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Bea Freeman, Sarah Traenkle exhibit portraiture, ceramic work in senior shows

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Students and faculty gathered in The Eastern Star Gallery and the Zimmer Gallery to view the work of seniors Bea Freeman and Sarah Traenkle during lunch on April 18. The two artists celebrated the grand opening of their senior shows with food, laughter and conversation. Freeman’s photography exhibit was showcased in the Eastern Star Gallery, while Traenkle’s ceramic collection was displayed in the Zimmer Gallery.

Bea Freeman

A collection of eleven different portraits of different people covered the walls of the Eastern Star Gallery. Freeman, who has taken photography at Archer since freshman year, said she has always “steered” towards portraiture.

“[In portraiture,] I feel like you build a stronger connection with what you’re shooting. I mean, it’s kind of hard to feel that connection with a tree,” Freeman said. “Shooting people who I’m close with is a big part of this project…For a show that’s really close to my heart, I wanted to keep with people who I’m close with.” 

Freeman’s goal was to give viewers a glimpse at the subjects’ personalities and allow them to “get to know them.” Freeman’s photography teacher, Marya Alford, echoed this as she described her reaction to the show.

“When you enter the exhibition and when you go to a singular image and you view it, you have this moment of a story of this person’s life and a story of who they are — their personality, their style, their character,” Alford said. “You kind of can have this empathy within the space and all of the portraits that are represented.” 

“When you enter the exhibition and when you go to a singular image and you view it, you have this moment of a story of this person’s life and a story of who they are — their personality, their style, their character. You kind of can have this empathy within the space and all of the portraits that are represented.” ”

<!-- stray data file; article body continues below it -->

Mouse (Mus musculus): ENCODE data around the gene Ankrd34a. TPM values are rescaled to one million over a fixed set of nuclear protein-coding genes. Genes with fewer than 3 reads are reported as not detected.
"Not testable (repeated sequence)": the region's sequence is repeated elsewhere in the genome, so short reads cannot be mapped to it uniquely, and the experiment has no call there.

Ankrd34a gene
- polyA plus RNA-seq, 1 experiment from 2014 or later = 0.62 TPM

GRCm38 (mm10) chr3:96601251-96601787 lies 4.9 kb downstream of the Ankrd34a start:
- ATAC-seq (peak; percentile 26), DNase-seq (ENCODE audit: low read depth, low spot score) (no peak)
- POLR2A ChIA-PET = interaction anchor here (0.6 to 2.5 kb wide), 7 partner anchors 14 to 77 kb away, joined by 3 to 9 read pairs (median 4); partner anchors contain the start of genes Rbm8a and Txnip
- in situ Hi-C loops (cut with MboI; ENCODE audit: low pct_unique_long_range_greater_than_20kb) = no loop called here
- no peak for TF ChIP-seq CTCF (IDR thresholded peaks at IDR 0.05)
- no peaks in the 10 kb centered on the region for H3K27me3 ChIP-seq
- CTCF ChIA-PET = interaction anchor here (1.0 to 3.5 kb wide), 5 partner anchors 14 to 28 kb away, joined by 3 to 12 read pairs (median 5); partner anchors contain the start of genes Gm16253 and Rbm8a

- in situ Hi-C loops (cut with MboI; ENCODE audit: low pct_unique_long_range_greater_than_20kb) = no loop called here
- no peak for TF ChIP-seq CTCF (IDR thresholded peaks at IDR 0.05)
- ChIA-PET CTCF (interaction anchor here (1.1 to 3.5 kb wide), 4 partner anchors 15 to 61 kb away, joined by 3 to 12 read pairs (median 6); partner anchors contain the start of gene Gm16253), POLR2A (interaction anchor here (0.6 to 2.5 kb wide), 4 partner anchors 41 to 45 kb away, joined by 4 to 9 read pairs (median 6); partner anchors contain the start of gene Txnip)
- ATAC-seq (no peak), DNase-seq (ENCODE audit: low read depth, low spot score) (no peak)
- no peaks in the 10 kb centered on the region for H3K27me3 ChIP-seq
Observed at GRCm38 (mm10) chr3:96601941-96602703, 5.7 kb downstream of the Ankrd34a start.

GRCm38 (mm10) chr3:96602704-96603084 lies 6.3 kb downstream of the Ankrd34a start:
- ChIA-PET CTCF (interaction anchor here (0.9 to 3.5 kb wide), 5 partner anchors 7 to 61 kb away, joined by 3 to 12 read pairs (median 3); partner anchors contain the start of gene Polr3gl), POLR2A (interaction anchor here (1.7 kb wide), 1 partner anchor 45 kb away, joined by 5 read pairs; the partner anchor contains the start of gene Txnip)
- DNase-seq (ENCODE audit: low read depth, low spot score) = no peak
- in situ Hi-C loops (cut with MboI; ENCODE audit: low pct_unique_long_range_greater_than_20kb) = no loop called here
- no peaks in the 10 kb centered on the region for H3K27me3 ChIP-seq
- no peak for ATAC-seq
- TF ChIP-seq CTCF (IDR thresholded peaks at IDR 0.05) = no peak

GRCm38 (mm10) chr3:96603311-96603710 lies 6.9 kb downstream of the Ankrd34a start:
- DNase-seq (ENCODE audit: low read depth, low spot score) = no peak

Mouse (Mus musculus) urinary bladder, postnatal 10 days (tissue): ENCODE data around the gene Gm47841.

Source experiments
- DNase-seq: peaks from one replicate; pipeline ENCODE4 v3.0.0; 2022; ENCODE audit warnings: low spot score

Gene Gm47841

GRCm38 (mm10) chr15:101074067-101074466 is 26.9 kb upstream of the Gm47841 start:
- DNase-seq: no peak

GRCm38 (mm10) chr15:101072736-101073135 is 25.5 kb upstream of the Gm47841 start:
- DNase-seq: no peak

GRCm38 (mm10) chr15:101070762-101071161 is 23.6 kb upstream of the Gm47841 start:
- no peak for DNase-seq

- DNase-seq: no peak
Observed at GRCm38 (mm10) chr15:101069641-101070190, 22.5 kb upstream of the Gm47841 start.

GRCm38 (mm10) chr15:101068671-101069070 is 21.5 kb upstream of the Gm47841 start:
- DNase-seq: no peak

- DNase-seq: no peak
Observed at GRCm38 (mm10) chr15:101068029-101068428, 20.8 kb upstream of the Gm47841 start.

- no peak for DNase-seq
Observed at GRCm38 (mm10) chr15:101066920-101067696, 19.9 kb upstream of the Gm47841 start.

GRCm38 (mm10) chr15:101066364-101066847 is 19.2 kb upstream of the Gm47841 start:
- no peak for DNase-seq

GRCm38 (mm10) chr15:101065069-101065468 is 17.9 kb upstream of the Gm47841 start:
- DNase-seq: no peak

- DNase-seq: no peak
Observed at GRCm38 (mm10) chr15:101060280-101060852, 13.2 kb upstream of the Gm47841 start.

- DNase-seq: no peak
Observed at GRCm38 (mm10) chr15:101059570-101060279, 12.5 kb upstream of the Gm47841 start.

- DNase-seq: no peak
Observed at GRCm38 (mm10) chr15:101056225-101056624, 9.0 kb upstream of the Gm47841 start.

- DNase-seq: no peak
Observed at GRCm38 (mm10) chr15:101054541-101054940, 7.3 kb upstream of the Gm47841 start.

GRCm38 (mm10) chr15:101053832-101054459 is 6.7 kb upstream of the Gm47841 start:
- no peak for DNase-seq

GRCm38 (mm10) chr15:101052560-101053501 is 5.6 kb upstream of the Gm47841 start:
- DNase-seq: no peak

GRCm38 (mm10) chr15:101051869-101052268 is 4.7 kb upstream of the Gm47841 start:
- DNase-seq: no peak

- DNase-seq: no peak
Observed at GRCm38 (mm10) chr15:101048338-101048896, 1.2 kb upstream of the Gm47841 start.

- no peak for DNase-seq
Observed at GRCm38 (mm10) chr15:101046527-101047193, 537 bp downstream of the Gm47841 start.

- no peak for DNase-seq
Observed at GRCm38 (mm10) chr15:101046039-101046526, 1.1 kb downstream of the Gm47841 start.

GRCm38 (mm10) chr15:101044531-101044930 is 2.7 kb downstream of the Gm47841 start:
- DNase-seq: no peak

— Marya Alford, photography teacher

Alford also reflected on how Freeman has developed her skills throughout the years. She commented that her senior show reminded her of a project she did last year where she photographed a range of Archer students. Two images of senior Megan Escobar were hung up in the show.

“She has been such a hard worker and a very independent learner. When Bea learns something in class, she takes it and runs with it. She would come back to class and investigate…something that I introduced briefly…further on her own and already know the process of that, ” Alford said. “That’s similar to her senior show. She came up with this idea totally on her own. She wanted to do portraiture — that was something she was interested in…She has this beautiful and amazing collection of Archer students but also students from different areas of Los Angeles.”

Sarah Traenkle

Traenkle’s show was divided into two different sections, where both ocean-inspired pieces and earth-inspired pieces were featured. The pieces in her exhibition, which was named “Surf and Turf,” were all connected to her childhood in some way.

I’ve always loved hiking and being outdoors, so I decided to have a nature-themed show,” Traenkle said. “I first started out with the ocean because I’ve always loved swimming and I always thought I was a mermaid…[Then] I switched to the earth side. I saw this Instagram video of this guy throwing a bowl to make it look like tree bark and I was super inspired.” 

“I’ve always loved hiking and being outdoors, so I decided to have a nature-themed show. I first started out with the ocean because I’ve always loved swimming and I always thought I was a mermaid…[Then] I switched to the earth side. I saw this Instagram video of this guy throwing a bowl to make it look like tree bark and I was super inspired.” ”

— Sarah Traenkle, senior

Ceramics teacher Olivia Moon said she was proud of Traenkle’s work.

“She brings all her memories that were spent in the ocean and in the mountains and really visualized that,” Moon said. “I love it and because of all the technique that she used. [Her exhibit] requires very advanced technique and she was able to pull it off.” 

Both Traenkle and Moon described the show as serene and calming. Moon says that the ceramic pieces actually ‘make her go to the beach.’

“On [the earth side] I want them to think that they’re in a fairy wonderland place, kind of mystical and fun,” Traenkle said. “On [the ocean side…] I just want people to feel nice and calm and just have a good time.”

Senior shows will continue until the end of the school year. The shows of Sage Brand-Wolf and Marley Chaney will open this week in the Eastern Star Gallery.

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About the Contributor
Celeste Ramirez, Staff Writer

Celeste Ramirez joined the Oracle as a columnist in 2017 and as a staff member in 2018. Her column focuses on diversity at Archer, highlighting the connection between her Latina culture and life at Archer. During the school year, she is a part of the Hermanas Unidas executive board, Dance Troupe,  the Archer Ambassador program, and Upper School Choir.

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